Insulin and Insulin-Like Growth Factor I Mediated Phosphorylations in Mouse Neuroblastoma N18 Cells: A Model for Studying Insulin and IGF-I Action on Neural Tissue
Insulin and insulin-like growth factor I are traditionally believed to regulate metabolic and growth activities in peripheral target tissues (1). However, since both peptides are present in the brain, they probably also function as neuropeptides (2). Additional evidence for their ability to function on nervous tissue is the finding that specific insulin and IGF-I receptors are present throughout the brain (3,4). These receptors exhibit structures typical of insulin and IGF-I receptors, which are heterotetramers consisting of 2 alpha-subunits which bind the ligand and two beta-subunits which are autophosphorylated as a result of ligand binding. The subunits are covalently linked via disulfide bridges (5,6,7). An important difference between brain and peripheral insulin and IGF-I receptors is the size of the receptor alpha-subunit, which has been found to be approximately lOkDa smaller in receptors from the CNS (8,9). The basis for this difference lies primarily in the extent and pattern of alpha-subunit glycosylation (10,11). Upon autophosphoryl-ation, insulin and IGF-I beta-subunits act as tyrosine kinases, toward endogenous and exogenous substrates, and considerable evidence has accumulated to suggest that this cascade of phosphorylations is critical to insulin action (12,13,14).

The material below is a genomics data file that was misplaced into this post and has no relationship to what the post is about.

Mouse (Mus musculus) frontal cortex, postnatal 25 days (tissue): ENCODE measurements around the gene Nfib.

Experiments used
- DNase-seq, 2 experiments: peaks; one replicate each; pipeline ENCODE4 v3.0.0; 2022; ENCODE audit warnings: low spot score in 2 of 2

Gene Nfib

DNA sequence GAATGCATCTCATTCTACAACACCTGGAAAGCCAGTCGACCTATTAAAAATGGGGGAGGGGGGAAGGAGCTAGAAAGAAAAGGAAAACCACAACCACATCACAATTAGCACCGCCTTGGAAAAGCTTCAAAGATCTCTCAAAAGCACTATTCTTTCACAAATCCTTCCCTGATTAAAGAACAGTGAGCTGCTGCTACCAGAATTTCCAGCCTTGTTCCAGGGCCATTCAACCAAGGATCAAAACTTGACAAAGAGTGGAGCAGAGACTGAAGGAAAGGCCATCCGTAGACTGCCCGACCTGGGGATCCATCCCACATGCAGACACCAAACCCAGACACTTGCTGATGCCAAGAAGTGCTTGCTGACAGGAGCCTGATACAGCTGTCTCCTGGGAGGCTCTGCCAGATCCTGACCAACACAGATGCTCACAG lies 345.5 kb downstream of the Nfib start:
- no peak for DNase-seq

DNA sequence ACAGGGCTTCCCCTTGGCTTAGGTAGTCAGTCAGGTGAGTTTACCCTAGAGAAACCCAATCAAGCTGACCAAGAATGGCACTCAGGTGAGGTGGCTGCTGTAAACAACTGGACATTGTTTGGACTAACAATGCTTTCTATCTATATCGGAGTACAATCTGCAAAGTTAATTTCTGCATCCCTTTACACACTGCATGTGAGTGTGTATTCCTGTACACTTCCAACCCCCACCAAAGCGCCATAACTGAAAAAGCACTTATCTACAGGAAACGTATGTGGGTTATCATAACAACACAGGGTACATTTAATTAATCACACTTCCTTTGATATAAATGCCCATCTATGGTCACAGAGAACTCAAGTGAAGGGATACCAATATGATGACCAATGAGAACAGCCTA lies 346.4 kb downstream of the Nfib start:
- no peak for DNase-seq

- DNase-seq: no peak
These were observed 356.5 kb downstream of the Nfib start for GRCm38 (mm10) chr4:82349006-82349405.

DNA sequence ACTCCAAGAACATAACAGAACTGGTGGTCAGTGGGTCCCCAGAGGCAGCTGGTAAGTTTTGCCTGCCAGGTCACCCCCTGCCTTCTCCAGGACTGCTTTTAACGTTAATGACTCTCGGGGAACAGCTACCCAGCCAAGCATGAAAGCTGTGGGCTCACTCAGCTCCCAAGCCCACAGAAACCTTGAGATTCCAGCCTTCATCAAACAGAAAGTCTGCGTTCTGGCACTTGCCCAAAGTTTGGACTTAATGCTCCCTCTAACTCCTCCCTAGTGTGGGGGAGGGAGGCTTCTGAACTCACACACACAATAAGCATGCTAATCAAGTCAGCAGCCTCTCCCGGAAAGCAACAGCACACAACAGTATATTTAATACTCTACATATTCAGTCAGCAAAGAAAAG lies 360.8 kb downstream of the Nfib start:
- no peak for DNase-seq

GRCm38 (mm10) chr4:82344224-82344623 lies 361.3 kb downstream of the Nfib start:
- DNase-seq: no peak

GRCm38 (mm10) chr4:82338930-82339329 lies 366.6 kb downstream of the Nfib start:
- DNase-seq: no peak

KeywordsInsulin Receptor Phosphoamino Acid Human Insulin Receptor Phosphoamino Acid Analysis Antiphosphotyrosine Antibody
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